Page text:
I recently had a birthday and both of my parents contacted me on the actual anniversary of my birth. Sounds pretty normal, right? Except that this is the first time that has happened in about a dozen years. Normally I get an email or text message between a few days and a few weeks later letting me know that one or both of them lost track of time. They know the date I was born. They just didn’t realize that date had come so soon.
You would think I’d be pleased about this unexpected accuracy, but as it turns out, I’m pissed. Why? Because it is much easier for me to be angry at them for my current predicament/feelings if they continue to be the inconsiderate dirtbags I grew up with. They don’t suddenly get to be “good parents” and pretend the last 30 years didn’t happen. I feel like accepting gifts and appreciating phone calls would mean exactly that.
It would mean “it’s OK, we can have a good relationship, because you are trying now and that’s all that matters.” It would mean “it doesn’t still hurt me that you said you wanted to give me away when I was twelve, because you didn’t like me (and as a parent you are only required to love me, not to like me).” It would mean “my self worth is not still tied to my grades and career successes, because I was so desperate for your approval and nothing was ever good enough.”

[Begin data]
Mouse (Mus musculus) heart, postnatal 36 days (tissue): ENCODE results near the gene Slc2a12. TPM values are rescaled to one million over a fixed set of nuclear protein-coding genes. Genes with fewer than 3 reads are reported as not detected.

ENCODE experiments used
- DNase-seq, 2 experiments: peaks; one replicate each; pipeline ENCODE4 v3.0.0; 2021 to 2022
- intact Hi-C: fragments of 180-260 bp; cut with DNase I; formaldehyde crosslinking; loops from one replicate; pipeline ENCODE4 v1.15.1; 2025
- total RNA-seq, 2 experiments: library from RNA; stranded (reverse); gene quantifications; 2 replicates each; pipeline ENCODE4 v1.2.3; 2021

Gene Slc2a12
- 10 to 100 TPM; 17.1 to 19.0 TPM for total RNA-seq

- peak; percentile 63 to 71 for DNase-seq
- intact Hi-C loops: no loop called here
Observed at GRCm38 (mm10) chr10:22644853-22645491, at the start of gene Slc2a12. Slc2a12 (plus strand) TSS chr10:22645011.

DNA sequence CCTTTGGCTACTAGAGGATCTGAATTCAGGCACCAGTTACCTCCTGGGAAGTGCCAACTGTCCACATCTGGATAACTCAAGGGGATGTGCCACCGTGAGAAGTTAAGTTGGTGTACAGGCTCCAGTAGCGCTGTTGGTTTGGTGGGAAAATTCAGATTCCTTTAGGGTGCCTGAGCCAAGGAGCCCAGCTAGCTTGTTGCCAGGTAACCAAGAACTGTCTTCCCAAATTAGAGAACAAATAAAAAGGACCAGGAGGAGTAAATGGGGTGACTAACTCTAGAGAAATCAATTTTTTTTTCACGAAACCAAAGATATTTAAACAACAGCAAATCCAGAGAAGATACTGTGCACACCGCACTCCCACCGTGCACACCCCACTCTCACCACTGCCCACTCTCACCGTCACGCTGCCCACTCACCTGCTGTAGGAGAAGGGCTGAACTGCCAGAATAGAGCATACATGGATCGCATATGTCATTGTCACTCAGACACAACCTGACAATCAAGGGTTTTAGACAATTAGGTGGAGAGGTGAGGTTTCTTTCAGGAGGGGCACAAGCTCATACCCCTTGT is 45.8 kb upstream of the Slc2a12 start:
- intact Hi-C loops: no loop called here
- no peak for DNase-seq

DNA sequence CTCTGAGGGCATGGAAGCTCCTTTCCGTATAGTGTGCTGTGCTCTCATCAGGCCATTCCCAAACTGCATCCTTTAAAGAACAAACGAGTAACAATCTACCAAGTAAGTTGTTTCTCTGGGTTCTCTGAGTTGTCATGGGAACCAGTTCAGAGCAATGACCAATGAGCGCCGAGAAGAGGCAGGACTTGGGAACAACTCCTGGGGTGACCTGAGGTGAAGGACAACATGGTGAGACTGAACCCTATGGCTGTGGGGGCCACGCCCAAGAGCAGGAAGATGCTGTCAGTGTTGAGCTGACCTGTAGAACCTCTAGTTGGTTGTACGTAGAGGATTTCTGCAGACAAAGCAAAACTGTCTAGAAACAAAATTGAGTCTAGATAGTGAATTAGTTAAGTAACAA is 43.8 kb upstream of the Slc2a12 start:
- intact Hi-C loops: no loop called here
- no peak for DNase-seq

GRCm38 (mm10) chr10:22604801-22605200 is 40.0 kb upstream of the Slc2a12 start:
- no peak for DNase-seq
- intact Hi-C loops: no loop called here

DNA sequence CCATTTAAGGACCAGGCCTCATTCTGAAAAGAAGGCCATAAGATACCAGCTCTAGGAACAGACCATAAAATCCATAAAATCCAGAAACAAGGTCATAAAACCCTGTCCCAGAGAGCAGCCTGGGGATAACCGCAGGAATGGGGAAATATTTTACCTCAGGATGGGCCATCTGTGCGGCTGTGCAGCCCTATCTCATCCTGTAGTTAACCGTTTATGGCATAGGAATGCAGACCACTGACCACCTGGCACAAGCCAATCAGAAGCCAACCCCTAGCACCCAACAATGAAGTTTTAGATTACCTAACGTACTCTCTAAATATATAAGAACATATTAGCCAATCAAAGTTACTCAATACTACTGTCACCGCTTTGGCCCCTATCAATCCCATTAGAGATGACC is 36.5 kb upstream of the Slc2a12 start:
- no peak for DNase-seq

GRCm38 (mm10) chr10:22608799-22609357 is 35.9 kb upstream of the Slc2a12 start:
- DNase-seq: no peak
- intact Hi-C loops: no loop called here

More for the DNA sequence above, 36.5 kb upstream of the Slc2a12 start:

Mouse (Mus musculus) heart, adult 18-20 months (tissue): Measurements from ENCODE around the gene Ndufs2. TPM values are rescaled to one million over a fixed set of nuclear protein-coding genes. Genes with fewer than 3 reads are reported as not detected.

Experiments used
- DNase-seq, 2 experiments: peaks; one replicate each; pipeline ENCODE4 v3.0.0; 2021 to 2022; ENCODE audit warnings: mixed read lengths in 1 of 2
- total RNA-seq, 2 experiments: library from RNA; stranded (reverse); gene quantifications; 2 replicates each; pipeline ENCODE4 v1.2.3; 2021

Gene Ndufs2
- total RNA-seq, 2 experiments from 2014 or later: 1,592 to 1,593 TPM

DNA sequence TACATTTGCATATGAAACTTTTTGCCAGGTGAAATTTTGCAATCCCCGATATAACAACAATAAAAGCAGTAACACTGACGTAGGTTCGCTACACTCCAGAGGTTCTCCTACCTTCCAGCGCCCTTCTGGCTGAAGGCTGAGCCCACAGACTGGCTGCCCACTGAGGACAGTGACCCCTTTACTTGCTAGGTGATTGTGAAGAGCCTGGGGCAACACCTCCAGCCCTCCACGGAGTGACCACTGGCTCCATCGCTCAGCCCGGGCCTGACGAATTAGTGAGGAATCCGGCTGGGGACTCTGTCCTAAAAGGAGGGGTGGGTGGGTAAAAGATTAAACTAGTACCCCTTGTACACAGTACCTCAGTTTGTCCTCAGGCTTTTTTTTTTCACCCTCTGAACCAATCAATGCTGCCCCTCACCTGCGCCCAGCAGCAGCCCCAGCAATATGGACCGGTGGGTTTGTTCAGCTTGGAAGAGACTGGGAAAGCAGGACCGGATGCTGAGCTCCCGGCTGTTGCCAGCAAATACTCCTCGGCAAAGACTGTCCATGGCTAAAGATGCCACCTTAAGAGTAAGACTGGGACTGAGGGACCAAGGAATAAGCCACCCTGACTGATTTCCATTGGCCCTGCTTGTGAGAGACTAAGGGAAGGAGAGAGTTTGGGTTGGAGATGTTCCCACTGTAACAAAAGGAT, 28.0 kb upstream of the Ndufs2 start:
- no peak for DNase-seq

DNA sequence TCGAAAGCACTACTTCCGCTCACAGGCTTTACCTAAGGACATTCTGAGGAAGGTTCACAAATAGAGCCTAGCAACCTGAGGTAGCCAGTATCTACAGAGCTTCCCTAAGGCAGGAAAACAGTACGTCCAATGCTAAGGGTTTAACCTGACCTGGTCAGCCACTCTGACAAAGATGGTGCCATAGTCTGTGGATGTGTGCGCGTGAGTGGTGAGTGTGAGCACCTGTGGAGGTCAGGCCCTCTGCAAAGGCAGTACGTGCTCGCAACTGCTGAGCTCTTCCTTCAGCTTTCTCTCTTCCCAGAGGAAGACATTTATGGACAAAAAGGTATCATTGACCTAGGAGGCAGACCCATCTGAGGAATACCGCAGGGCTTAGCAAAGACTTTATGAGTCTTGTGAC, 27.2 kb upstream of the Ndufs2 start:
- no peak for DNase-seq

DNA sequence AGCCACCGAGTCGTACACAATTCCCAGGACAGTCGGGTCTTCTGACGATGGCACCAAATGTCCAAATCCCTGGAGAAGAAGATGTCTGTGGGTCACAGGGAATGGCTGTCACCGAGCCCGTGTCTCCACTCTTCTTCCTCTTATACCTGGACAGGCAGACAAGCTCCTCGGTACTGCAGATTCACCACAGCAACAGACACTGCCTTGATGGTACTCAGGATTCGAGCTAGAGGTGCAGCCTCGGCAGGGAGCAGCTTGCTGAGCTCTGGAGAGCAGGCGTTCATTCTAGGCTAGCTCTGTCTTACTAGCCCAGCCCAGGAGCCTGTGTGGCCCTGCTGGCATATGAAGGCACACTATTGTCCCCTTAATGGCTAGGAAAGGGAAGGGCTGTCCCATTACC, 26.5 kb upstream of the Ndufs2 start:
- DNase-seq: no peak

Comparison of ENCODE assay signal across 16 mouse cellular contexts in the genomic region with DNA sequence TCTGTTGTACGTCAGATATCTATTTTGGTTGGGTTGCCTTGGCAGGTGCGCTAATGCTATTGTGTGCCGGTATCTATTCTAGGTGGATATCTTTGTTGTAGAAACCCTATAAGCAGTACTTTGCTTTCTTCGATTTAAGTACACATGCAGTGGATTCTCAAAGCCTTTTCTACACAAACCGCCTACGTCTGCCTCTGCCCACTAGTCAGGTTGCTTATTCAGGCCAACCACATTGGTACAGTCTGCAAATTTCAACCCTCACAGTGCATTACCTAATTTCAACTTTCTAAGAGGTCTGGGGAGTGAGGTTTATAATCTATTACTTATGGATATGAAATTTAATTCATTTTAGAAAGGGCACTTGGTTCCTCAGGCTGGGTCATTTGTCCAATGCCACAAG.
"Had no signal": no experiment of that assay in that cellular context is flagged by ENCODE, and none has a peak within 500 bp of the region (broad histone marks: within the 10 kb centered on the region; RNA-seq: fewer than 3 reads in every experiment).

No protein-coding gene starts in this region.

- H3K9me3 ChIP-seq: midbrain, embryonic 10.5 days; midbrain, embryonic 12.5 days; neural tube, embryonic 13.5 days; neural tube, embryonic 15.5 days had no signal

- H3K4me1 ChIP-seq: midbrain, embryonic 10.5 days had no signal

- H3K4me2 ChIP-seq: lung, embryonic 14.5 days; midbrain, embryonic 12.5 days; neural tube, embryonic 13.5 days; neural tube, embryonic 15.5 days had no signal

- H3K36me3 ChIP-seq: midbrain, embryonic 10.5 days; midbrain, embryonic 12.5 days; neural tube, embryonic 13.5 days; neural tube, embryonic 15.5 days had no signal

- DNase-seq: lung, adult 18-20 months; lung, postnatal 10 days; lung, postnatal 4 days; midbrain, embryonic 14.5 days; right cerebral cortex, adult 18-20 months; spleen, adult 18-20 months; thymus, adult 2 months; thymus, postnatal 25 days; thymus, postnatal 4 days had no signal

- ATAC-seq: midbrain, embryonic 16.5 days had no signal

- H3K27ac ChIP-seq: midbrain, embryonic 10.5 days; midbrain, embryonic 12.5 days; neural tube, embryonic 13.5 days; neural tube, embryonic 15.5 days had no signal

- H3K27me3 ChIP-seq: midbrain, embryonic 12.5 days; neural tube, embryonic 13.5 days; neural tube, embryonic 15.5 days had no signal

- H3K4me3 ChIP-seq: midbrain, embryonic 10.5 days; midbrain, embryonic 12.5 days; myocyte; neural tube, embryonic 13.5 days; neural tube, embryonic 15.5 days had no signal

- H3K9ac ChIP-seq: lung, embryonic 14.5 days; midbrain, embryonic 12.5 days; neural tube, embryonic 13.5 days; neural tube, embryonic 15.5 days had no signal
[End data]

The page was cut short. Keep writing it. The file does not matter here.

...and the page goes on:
It would mean “I don’t still replay your words from almost a decade ago, while I was rocking a 4.0 GPA in college, that my old teachers would be so surprised to see how well I am doing, because I was always such a mediocre student.”
Dear parents: I don’t want to have to feel like an ungrateful brat, because you are sending money, gifts or ‘love, Mom/Dad’ like it’s the most natural thing in the world. The only gift I have ever wanted from either one of you was some indication that I matter. That you cared when I left home and moved halfway around the world at 16. That you loved me, regardless of the size of my body. That you didn’t have me counting calories in first grade because I wasn’t good enough just the way I was.
I want to tell you how your signals made me feel. Give you the opportunity to acknowledge the pain you caused, or at least tell me that the harsh judgments were not intended the way I perceived them, but I’m afraid you will respond with the same indifference you have always shown and we will never be able to come back from that. Surely, knowing that you were aware of your cruelty would be a thousand times worse than believing you were merely ignorant of your effect.
I don’t know how to resolve these feelings. I desperately wish I could let go of the anger, but I’m afraid of the loss. I’m afraid of confirming that my greatest fears are true. At least I can take solace in the fact that I am finally feeling and processing the feelings and not pretending everything is OK; pretending I don’t have a long road of healing ahead.